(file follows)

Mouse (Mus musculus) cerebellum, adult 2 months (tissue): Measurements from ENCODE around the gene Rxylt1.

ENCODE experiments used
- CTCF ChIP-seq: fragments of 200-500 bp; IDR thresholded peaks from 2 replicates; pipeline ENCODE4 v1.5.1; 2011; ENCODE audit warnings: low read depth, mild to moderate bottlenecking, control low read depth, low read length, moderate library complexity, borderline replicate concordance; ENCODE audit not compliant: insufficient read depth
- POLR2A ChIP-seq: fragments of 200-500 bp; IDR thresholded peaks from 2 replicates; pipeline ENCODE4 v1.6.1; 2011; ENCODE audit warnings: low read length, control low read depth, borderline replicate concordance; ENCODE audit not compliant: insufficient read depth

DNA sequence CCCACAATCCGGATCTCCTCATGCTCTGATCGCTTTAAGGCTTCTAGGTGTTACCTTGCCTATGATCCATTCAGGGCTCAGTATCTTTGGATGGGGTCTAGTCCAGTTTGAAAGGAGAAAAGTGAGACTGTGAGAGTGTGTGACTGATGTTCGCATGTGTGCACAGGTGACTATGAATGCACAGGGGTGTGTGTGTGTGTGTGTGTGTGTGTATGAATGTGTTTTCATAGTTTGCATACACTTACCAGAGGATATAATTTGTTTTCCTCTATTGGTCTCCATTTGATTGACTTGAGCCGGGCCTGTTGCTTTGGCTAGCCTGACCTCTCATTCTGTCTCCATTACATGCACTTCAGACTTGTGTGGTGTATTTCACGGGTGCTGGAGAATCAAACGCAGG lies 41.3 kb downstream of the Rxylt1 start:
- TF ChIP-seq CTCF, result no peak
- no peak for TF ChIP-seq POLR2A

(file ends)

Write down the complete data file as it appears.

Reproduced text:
Mouse (Mus musculus) cerebellum, adult 2 months (tissue): Measurements from ENCODE around the gene Rxylt1.

ENCODE experiments used
- CTCF ChIP-seq: fragments of 200-500 bp; IDR thresholded peaks from 2 replicates; pipeline ENCODE4 v1.5.1; 2011; ENCODE audit warnings: low read depth, mild to moderate bottlenecking, control low read depth, low read length, moderate library complexity, borderline replicate concordance; ENCODE audit not compliant: insufficient read depth
- POLR2A ChIP-seq: fragments of 200-500 bp; IDR thresholded peaks from 2 replicates; pipeline ENCODE4 v1.6.1; 2011; ENCODE audit warnings: low read length, control low read depth, borderline replicate concordance; ENCODE audit not compliant: insufficient read depth

DNA sequence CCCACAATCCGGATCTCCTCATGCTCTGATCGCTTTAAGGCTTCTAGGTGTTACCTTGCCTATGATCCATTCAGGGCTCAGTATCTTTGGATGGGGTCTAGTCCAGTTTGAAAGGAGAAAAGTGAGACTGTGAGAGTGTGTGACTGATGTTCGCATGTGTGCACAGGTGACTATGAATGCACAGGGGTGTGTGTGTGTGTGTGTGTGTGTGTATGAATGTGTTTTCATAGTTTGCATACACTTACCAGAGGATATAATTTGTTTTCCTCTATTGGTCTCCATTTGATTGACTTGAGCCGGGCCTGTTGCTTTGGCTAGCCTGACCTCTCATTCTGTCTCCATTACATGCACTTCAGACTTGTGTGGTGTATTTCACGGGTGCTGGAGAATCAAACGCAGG lies 41.3 kb downstream of the Rxylt1 start:
- TF ChIP-seq CTCF, result no peak
- no peak for TF ChIP-seq POLR2A